Monday, June 1, 2015

Our Last Post About South America

I've been putting off writing about our final month in South America. There are a lot of reasons why. Probably the biggest reason is that so much happened in such a short time. Also, it's a bit sad to write the final South America post - if I don't write about it, we never left, right? In fact we did leave, and I am sitting in the comfort of my parent's dining room writing this post.

Our final destination was Buenos Aires, on the east side of the country, where we shipped the truck back to the USA. But first, we retraced or path through some of our favorite parts of Chile and Argentina. We also hit up a few national parks in northern Argentina that kept us outdoors, oohing and ahhing at mother nature. Here's some pictures of the mother-nature part of our month:

The Patagonian Mara, spotted in Las Quijadas National Park, kind of freaked us out. Our brains couldn't deal with the contrast in how they looked and behaved. They walk like a deer, hop like a rabbit, look like a guinea pig, and sit like a dog. Our picture's were fuzzy, so I grabbed a better one online.

In Las Quijadas National Park, we finally had some closer encounters with the ubiquitous but shy Guanaco

The tiny national park of  Las Quijadas got flooded in a major rain event, weeks before we visited. Luckily, we were there for the greenery popping up in the most unlikely of places.

We spent 4 days camped on private property exploring the interior of  Los Gigantes National Park, outside of Cordoba. If you're interested in more info about this great hiking and rock-climbing destination, email us!

The paper bark tree in Los Gigantes National Park. You can peel soft pieces of paper off the bark of this tree. It was addicting and probably not the nicest thing for the tree.

Enough of all that mother-nature stuff, we needed to buckle down and drive across the country to get to Buenos Aires so that El Tigre could board a ship for 5+ weeks. The drive was inconveniently interrupted by a failed alternator that we got rebuilt only days before we had to drop the truck off at the port.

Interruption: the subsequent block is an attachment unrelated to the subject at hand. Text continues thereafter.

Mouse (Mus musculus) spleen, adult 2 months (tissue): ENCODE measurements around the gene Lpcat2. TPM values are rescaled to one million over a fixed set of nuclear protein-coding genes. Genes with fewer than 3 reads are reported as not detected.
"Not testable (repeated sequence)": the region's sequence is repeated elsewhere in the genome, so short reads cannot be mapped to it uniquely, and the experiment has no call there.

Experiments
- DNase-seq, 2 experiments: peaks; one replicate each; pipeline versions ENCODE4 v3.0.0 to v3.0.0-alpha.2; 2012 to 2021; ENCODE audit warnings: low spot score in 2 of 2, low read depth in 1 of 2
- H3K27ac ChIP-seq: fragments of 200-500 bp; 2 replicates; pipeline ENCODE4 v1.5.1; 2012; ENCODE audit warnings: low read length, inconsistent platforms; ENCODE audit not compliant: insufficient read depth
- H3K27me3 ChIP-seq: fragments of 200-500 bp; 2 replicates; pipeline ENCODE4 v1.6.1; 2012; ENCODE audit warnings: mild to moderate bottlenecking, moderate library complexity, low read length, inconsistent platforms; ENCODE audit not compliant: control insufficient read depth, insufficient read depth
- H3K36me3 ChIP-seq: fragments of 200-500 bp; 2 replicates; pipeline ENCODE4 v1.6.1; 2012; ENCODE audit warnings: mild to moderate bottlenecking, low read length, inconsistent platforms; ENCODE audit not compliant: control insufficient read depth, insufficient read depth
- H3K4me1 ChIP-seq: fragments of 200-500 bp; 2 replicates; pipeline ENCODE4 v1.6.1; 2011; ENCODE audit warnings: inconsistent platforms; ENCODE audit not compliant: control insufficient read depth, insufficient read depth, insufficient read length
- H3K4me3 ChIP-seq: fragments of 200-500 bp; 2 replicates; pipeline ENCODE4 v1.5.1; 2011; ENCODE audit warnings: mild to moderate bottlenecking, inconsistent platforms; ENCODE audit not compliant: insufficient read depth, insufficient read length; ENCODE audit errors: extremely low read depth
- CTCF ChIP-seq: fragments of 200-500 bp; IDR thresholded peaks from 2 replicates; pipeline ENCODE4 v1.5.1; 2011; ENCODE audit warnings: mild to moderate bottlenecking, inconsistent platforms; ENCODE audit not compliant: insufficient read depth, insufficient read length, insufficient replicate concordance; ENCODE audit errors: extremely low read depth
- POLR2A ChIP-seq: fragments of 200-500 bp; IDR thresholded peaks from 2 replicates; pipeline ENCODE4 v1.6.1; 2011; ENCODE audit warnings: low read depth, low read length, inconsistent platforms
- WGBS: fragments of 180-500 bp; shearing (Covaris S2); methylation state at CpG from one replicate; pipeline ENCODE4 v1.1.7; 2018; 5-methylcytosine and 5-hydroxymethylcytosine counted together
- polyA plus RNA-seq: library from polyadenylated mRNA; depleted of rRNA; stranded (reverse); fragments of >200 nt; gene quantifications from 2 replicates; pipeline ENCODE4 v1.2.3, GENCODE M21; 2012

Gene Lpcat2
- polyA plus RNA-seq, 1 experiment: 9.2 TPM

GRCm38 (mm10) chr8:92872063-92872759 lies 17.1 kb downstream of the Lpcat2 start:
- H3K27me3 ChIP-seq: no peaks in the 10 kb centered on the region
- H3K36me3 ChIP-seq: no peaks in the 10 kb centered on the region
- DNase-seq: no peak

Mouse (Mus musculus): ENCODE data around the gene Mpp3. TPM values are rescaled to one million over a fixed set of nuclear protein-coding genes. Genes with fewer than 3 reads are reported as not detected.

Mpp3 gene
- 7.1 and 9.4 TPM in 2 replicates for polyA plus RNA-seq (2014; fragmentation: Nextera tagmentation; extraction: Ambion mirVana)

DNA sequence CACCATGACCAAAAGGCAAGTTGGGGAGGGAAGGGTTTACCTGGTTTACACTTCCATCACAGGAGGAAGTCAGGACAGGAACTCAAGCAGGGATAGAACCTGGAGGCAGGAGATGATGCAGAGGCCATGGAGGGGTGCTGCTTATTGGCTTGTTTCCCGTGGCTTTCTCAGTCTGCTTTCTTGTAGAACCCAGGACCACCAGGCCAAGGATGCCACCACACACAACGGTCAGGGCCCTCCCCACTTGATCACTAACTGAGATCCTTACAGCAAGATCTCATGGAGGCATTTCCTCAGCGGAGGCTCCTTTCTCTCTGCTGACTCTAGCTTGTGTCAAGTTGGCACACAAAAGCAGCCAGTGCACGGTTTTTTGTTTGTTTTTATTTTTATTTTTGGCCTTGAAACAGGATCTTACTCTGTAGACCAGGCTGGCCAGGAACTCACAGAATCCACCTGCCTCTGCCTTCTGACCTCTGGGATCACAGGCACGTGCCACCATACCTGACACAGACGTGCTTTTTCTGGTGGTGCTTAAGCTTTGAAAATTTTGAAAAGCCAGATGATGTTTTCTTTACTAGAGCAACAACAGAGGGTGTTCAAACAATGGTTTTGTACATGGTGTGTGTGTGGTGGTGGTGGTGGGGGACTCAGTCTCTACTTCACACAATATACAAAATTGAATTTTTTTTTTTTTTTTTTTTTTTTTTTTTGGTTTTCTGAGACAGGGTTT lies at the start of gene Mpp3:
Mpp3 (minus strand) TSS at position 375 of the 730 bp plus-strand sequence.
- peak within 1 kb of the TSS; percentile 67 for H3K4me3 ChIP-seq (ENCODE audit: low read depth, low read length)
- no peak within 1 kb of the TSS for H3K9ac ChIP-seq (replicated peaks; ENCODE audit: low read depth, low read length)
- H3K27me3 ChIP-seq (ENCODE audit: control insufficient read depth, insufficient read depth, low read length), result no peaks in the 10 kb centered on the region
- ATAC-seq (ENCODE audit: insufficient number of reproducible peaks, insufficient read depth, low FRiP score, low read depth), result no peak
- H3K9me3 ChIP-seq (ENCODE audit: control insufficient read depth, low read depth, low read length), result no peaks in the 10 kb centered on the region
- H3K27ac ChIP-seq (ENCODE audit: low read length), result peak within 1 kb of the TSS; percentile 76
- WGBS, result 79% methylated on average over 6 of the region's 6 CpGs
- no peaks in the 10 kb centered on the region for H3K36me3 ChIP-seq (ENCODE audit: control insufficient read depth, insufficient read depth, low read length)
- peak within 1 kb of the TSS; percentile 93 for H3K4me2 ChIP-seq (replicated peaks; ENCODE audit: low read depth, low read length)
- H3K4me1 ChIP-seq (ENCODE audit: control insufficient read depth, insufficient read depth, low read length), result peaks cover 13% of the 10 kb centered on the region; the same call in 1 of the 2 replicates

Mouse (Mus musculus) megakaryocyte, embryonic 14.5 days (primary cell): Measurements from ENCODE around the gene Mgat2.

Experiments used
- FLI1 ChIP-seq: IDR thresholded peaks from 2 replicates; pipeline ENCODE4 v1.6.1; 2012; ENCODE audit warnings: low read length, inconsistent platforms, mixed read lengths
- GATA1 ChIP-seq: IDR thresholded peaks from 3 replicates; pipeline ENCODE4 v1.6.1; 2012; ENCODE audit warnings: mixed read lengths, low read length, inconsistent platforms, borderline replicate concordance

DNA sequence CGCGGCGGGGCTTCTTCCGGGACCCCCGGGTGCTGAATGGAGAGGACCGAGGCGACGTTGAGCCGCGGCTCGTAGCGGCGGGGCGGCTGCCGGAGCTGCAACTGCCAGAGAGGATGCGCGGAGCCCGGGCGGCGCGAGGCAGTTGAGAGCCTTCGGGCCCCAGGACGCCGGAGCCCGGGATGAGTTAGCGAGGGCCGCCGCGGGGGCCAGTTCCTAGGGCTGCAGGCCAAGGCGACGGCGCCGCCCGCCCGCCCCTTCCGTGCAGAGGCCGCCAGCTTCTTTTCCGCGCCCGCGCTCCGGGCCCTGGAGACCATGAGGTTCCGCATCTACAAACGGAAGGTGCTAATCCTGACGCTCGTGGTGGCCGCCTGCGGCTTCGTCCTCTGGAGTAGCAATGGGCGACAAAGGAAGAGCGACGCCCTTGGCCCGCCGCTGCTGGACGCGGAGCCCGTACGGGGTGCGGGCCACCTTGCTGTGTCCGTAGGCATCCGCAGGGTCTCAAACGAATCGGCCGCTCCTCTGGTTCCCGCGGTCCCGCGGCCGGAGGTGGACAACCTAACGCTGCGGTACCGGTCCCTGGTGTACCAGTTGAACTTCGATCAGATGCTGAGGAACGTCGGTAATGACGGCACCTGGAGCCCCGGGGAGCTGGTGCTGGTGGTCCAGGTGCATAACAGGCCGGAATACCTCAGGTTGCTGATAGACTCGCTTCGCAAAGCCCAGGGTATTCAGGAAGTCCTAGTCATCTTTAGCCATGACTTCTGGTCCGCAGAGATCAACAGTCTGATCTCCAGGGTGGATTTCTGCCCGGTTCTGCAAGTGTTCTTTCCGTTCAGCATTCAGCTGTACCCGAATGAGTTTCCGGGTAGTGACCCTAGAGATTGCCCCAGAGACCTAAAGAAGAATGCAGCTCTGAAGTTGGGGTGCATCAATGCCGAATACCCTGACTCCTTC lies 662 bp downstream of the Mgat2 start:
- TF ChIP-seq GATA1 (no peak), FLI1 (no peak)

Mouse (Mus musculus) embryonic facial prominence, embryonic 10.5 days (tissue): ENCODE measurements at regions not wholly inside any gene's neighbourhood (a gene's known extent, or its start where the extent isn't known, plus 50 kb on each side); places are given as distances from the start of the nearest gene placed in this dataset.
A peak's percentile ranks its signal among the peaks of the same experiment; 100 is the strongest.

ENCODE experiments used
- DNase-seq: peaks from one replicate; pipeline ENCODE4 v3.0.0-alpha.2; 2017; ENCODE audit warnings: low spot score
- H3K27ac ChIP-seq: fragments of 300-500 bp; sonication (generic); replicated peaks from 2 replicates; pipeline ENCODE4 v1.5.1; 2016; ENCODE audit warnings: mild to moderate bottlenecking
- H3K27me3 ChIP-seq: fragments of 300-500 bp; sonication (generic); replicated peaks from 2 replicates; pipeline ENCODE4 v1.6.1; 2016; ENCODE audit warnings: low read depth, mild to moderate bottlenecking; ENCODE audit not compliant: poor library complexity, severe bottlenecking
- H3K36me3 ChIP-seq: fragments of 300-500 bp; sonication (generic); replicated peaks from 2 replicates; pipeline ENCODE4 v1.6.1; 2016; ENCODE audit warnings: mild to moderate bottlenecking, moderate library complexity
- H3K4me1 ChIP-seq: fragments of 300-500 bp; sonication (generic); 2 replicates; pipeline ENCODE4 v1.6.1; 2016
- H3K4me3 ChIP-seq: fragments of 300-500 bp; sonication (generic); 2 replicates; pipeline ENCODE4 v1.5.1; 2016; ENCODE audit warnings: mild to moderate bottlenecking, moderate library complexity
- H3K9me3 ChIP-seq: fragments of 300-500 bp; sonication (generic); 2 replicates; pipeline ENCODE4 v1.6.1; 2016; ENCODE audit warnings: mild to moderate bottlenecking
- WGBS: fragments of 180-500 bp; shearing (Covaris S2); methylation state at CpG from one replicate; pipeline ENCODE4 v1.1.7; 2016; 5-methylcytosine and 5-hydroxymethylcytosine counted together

Scott and the awesome mechanic we found on our drive across Argentina working on the failed alternator

We rented an apartment in Buenos Aires for 8 days after we dropped off El Tigre at the port. We spent those 8 days eating and drinking our way through the city. We barely managed to venture more than 10 blocks away from our apartment because there was so much to see/do in that small area. Two awesome overlanding couples were also in town shipping their vehicle back to the USA (SouthToNowhere from Colorado and SongOfTheRoad from California). They helped us celebrate our last week. Here's a few pictures of the big city:

There were a lot of breweries and craft beer establishments. We loved it. BUT, we also drank with critical taste buds, realizing that you don't go to Argentina for the beer.

We found a great authentic Mexican restaurant. Our only mistake was ordering margaritas in a country that doesn't really import tequila and likes to put SUGAR on the rim (!!!!)

We can now say that we we have been to a closed-door restaurant (that's really what they're called) and had a 5-course meal. Erica's parents were even visiting from California!

Pretending like we have fancy enough clothes for a 5-course meal

Sam and Erica ( had us over for dinner and brunch (different days). Brunch fixins pictured here.

We didn't stop to listen to these guys for very long, but I love how this picture captures the colorful, musical street-scene in Buenos Aires

The view from the top floor of our apartment building - that's a really big city

And now for the sappy stuff:

I certainly don't have the words to describe how these travels and adventures have changed me. I feel like I have finally started to scratch the surface on what it's like outside of my American bubble. I have a new-found sensitivity into the lives of other people and now, more than ever, I realize what a tiny place I occupy in the world. In the past 4 years, we have found that Latin Americans are kind, generous, fun, and unbelievably family-oriented. They are rarely in a hurry and we constantly find ourselves overwhelmed with their generosity. In many ways, I wish I could be more like them.

At the Buenos Aires airport, as if to perfectly punctuate our departure from Latin America, our gentleman taxi driver warmly kissed me (and Scott!) on the cheek and bid us farewell with an enthusiastic "Ciao!".

This might be the last we see of the truck. We snuck a picture through the window of our cab as we drove away from the port.

1 comment:

Rhonda said...

So the end of one adventure and the start of the next! We've loved following along as you traveled, preparing to embark on our own version of the Panam this fall. Best wishes for whatever you do next, wherever that may be. And you said it well, one of my favorite parts of travel is realizing how tiny our little place in the world is.